Civilization and Its Consequences
Abstract and Keywords
This article outlines the origins and meanings of the concept of civilization in Western political thought. In doing so it necessarily explores the nature of the relationship between civilization and closely related ideas such as progress and modernity. In exploring these concepts, some of their less savory aspects are revealed, including things done in the name of civilization, such as conquest and colonization under the guise of the “burden of civilization.” The article outlines other important aspects, including the relationships between civilization and war and between civilization and the environment. It concludes with a discussion about rethinking and restructuring some of our perspectives on civilization.
Civilization refers to both a process and a destination. It describes the process of a social collective becoming civilized, or progressing from a state of nature, savagery, or barbarism to a state of civilization. It describes a state of human society marked by significant urbanization, social and professional stratification, the luxury of leisure time, and corresponding advancements in the arts and sciences. The capacity for reasonably complex sociopolitical organization and self-government according to prevailing standards has long been thought of as a central requirement of civilization.
There is widespread greement in the Western world that civilization is a good thing, or at least that it is better than the alternatives: barbarism, savagery, or a state of nature of some sort. In theory, as time passes and the further we get away from the Big Bang and the primordial soup, the more we progress both as a species and as individual human beings; the more we progress, the more civilized we become individually and collectively; the more civilized we become, the further we are removed from the vestiges of savagery and barbarism. In fact, for many in the West civilization, progress, and modernity are by definition good things (e.g., Stark 2014). Samuel Huntington has summarized the state of debate rather succinctly: to be civilized is good, and to be uncivilized is bad (1998, 40).
As with so many debates, however, rarely are things so clearly black or white; there are usually many more shades of gray. For instance, in stark contrast to the rosy picture of civilization and modernity suggested above, Zygmunt Bauman (2001, 4, 6) has alarmingly highlighted the dark side, suggesting that the Holocaust was not so much “a temporary suspension of the civilizational grip in which human behaviour is normally held” but a “‘paradigm’ of modern civilization” and modernity. This is not necessarily to suggest that civilization is “bad” or not worth having or being a part of; it is just to highlight that along with the upsides there are some potential downsides, even a “dark side” (Alexander 2013).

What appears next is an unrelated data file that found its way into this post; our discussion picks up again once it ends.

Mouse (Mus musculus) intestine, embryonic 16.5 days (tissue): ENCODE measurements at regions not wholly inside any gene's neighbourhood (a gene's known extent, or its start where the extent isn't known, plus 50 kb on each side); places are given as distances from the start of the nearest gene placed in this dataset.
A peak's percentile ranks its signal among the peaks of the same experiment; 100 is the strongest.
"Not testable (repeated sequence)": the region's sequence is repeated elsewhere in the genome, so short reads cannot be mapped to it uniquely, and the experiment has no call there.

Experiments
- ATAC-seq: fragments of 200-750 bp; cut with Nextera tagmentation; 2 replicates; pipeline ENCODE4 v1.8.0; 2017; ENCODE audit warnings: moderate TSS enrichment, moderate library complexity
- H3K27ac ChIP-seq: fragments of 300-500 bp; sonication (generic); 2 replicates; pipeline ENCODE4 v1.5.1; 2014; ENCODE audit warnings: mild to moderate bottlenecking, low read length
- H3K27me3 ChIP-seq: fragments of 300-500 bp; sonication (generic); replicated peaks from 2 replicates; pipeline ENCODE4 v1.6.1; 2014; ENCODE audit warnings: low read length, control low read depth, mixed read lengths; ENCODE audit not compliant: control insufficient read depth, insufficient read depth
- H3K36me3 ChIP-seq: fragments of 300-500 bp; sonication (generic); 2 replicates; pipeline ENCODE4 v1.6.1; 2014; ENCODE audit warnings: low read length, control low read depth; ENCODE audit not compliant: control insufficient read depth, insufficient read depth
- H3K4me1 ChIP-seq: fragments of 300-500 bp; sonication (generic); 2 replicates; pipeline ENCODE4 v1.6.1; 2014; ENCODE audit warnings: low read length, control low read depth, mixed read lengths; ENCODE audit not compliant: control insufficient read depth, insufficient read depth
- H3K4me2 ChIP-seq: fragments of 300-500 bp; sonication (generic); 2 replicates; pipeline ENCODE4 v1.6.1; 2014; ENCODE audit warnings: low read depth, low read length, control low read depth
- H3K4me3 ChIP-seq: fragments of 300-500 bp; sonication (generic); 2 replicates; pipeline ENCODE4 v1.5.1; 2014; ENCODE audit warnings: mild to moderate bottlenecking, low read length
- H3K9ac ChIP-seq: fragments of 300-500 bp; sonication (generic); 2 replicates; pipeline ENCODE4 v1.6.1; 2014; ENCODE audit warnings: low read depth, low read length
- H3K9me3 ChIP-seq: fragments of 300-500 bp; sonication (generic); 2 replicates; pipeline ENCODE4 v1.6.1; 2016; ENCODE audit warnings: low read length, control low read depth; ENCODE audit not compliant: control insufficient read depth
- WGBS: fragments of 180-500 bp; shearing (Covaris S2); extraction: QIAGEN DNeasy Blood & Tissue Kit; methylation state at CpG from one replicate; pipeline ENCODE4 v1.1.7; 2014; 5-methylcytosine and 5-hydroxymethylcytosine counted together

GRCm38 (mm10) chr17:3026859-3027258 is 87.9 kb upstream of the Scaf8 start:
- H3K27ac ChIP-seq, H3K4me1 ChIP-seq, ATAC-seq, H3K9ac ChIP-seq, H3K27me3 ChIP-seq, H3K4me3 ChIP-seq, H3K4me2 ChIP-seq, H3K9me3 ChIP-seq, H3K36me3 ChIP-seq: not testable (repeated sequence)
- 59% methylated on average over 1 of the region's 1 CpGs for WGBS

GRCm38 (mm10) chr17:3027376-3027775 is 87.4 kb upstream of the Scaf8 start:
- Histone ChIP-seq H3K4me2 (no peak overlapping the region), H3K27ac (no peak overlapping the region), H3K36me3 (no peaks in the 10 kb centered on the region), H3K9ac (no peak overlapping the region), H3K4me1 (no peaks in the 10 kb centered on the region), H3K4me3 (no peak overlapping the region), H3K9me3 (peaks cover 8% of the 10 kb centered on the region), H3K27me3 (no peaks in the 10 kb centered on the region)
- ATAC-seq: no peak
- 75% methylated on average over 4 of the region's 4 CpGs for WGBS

To enable a better understanding of the various perspectives on civilization, this article begins by outlining what civilization means, particularly in the history of Western political thought (for other traditions of thought see, for example, Weismann 2014). It then examines the significance and nature of the rather symbiotic relationship between civilization and concepts such as progress and modernity. The article then explores some of the potential consequences that go along with or are outcomes of the pursuit of these ideals, the less commonly acknowledged darker side of civilization. Included here are other important dimensions of the relationship between civilization and progress, such as the relationship between civilization and war and the exploitative nature of the relationship between civilization and the environment or the natural world more generally. The conclusion proposes a slightly different way of thinking about civilization that might help us avoid some of the pitfalls that lead away from the light and into darkness.
The Meaning of Civilization
The word civilization has its foundations in the French language, deriving from words such as civil (thirteenth century) and civilité (fourteenth century), which in turn derive from the Latin civitas. Prior to the appearance of civilization, words such as poli or polite, police (which broadly meant law and order, including government and administration), civilizé, and civilité had been in wide use, but none could adequately meet the evolving and expanding demands on the French language. Upon the appearance of the verb civilizer sometime in the sixteenth century, which provided the basis for the noun, the coining of civilization was only a matter of time, because it was a neologism whose time had come. As Emile Benveniste states, “[C]ivilité, a static term, was no longer sufficient,” requiring the coining of a term that “had to be called civilization in order to define together both its direction and continuity” (1971, 292).